A wide variety of winter health myths fill the vast ocean of information on the Internet around this time of year. However, some of them may be as fictional as Rudolph the Red-Nosed Reindeer and his other antlered aviators. Busting a few health myths may help you to enjoy the wintry wonderland a bit more.
Let’s take a look at some of the most common, and bizarre, winter weather myths out there.
“It’s unhealthy to exercise in the cold.” Keeping up your fitness level may be a bit more challenging as the days get colder. However, you can no longer use cold weather as an excuse to skip your daily exercise outside. Researchers from the U.S. Army Research Institute of Environmental Medicine in Massachusetts examined the association between running times and weather.
Their findings, published in Medicine and Science in Sports and Exercise (2007), found that running times actually slowed when the weather shifted between five to 25 degrees Celsius (41 and 77 degrees Fahrenheit).
“Cold weather causes hair loss.” In fact, the opposite has been found to be true, according to a study published in Dermatology (2009). Researchers at the Department of Dermatology, University Hospital of Zürich in Switzerland analysed hair loss in 823 women over a period of six years. They found that the women lost the least amount of hair in the winter. The highest hair loss rates among the study’s participants occurred during the summer months.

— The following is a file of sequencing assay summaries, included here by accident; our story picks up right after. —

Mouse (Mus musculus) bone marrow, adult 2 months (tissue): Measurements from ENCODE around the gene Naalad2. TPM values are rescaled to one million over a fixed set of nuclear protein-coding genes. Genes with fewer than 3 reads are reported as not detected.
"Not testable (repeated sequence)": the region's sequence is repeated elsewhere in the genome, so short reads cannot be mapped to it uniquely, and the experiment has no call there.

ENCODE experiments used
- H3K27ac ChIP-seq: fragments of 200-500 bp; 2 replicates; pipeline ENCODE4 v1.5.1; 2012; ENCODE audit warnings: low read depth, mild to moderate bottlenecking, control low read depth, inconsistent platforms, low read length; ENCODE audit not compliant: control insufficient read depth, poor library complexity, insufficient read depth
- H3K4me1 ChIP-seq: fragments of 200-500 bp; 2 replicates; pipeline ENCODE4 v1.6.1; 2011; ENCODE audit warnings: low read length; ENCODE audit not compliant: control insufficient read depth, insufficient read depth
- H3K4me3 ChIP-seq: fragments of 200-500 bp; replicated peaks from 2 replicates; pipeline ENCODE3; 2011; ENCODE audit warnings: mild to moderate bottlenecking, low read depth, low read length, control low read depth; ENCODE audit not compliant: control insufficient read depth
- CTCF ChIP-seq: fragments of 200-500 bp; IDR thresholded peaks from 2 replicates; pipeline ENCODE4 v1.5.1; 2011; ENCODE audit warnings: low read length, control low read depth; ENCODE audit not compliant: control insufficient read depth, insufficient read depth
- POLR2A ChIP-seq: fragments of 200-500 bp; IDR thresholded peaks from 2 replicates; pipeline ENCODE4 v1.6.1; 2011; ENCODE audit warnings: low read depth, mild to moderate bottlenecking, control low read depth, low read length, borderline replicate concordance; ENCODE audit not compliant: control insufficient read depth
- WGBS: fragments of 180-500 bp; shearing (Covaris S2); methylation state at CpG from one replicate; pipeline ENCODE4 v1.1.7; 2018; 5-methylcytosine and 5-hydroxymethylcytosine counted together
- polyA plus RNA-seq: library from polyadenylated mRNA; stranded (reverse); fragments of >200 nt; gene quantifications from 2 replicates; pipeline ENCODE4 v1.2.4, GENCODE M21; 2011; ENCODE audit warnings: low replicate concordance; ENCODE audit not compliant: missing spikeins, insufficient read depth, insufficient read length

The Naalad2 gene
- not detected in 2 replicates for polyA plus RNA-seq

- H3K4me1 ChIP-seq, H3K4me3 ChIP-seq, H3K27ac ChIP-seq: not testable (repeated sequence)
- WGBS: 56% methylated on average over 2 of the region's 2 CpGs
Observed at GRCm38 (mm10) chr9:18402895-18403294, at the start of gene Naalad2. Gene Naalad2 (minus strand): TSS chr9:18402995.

“You lose most of your body heat through your head.” This is an old myth that has caused mothers across America to discipline their children for decades. Going outside without a hat on, but the rest of your body winter ready, may cause you to lose heat through your head. However, there are no findings to confirm that the head loses any more heat than the rest of the body. Any weather-exposed area of your body will lose heat.
“Cold weather increases your risk for a cold.” It is possible that this is, in fact, a winter weather myth. The Mckinley Health Center at the University of Illinois, Urbana-Champaign states, “Many different types of viruses, which are present in your nose and throat, cause colds. You are more likely to get colds or other infections when you don’t get enough sleep, eat poorly, or spend time with people who have colds.”
“No need for sunscreen in the winter.” If you use sunscreen during the summer to prevent your skin from burning, then don’t stop in the winter. The sun is actually closer to the earth during the winter months, Dr. Robert Guida, a New York plastic surgeon, told CNN. Snow and ice can also reflect roughly 80 percent of harmful ultraviolet rays.
However, be sure to choose a natural sunscreen, as many of the conventional types contain harmful chemicals. For short periods of exposure to sunlight, a light layer of organic coconut oil may be all you need — this oil offers mild UV protection.
Don’t let winter weather myths slow you down this season. Get outside and enjoy some of the most beautiful months of the year with friends and family. If you have a wintry getaway planned this year, you may wish to put a few of these busted health myths to rest, so you can make the most of your vacation.
What are a few other winter weather myths that you have busted?
—The Alternative Daily